Thanks to Marvel, we’ve got a great sense of what a psychotic Loki would look like. In brief, like the Christian devil-prime, Satan, but in armor. In the comics he reeks of demented evil with a wackjob sense of humor, not unlike DC’s The Joker. In the Marvel Cinematic Universe, there’s still a serious Satan overtone, but it’s hard to be entirely afraid of the actor playing him; the beautiful and talented Tom Hiddleston. At best the sympathetic fan adds up all the moments when there is fear and remorse in his eyes and multiplies that by the rationalization that the plan he concocted was designed to fail and end up with the end product: a slightly broken character who one wishes could have taken any of the several opportunities for healing and reconciliation. At least the sympathetic fan looks at him and thinks, gosh, I wish his psychotic break had taken a less dramatic turn. And there is plenty of fanfiction out there exploring just such possibilities.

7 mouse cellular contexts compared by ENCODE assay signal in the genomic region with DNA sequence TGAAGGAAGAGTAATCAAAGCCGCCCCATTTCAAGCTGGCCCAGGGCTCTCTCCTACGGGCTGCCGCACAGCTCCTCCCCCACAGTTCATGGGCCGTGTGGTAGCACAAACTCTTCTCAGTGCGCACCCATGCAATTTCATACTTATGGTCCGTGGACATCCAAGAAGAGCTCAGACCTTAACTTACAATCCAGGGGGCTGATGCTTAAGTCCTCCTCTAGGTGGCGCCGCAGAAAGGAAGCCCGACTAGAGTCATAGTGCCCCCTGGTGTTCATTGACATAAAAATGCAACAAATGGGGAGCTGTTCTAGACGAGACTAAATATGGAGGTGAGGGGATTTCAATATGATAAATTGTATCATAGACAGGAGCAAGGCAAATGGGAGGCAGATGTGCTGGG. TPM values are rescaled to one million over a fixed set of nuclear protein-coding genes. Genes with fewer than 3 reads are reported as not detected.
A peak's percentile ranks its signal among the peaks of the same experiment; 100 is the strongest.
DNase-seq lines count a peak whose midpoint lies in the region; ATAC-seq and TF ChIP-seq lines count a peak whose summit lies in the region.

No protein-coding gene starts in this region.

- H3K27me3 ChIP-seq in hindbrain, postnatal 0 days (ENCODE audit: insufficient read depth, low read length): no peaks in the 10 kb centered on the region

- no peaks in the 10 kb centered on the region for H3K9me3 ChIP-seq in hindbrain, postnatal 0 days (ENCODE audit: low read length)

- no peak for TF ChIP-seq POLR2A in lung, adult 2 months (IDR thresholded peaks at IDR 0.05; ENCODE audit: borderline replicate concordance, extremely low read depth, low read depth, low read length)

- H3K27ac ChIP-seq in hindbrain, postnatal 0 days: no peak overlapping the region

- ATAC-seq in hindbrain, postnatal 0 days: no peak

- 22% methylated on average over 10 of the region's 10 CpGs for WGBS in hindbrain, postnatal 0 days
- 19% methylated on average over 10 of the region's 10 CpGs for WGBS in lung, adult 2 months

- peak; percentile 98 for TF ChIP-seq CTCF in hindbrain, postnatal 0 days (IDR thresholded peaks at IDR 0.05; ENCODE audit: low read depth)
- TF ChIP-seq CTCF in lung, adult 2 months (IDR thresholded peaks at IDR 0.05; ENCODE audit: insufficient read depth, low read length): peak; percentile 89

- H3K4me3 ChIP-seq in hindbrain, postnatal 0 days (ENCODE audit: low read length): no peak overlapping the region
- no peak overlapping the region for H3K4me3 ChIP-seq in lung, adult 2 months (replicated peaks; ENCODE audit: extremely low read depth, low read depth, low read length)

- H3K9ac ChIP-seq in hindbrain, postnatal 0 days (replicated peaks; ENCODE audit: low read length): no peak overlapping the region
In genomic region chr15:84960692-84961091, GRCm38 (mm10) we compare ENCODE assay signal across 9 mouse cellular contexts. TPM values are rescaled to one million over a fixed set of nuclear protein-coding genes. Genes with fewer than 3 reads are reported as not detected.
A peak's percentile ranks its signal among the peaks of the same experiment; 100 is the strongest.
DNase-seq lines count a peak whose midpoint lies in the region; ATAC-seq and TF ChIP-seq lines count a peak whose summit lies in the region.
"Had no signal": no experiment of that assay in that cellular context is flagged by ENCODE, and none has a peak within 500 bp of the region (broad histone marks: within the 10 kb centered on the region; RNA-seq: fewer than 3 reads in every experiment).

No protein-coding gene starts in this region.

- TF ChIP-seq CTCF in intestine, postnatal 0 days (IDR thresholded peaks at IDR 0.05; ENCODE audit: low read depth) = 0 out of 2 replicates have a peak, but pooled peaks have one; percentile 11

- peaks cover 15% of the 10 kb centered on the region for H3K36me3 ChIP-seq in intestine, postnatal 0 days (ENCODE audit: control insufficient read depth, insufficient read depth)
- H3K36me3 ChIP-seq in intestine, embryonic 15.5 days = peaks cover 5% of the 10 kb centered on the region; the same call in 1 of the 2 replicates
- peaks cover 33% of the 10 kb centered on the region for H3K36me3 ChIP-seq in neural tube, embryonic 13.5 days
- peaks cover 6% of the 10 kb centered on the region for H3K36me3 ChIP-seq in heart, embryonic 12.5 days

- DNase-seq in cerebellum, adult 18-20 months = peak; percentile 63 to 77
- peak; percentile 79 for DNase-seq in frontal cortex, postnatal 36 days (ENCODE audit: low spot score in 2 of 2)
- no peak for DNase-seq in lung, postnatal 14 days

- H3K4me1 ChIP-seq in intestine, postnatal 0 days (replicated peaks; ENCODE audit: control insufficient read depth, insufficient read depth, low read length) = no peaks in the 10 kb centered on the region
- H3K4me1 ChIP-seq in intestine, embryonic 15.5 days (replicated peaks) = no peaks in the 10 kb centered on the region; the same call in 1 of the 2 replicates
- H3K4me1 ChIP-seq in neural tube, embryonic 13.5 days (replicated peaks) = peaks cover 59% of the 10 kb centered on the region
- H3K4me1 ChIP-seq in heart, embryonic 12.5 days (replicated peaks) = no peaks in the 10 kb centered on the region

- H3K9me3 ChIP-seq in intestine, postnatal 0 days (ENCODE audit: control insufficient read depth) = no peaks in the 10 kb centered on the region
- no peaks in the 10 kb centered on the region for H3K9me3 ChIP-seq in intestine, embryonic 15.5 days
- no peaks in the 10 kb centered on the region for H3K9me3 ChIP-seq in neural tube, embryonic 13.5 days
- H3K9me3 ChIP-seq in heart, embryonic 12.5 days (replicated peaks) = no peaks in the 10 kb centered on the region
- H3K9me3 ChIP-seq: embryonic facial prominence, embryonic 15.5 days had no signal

So the psychotic Loki is on a scale, really. On one end you have the depths of a psychotic personality disorder, (or possibly antisocial, which would also make sense). On that end of the scale Loki is violent, cruel, and takes profound pleasure and amusement in other people’s misfortunes. He’s also incredibly powerful. That end of the scale is supervillain territory. On the other end of this scale there is a mischief maker who has a psychotic break when he discovers his life has been a lie. This end of the scale has moments of violence and unintentional cruelty, but Loki’s more of a character on the edge. His chief identifying trait, after the psychotic break, is being on that edge and every time making a bad decision. It seems that the more he struggles, the deeper he is caught in the web of his own bad decisions. This is anti-hero territory, depending on who is telling the story, and whether or not the cut part of the web away. And of course for either end of the scale, the fact that psychotic Loki has the power to bring on Ragnarok (the end of the world) is not just bad, it’s an apocalyptically bad thing.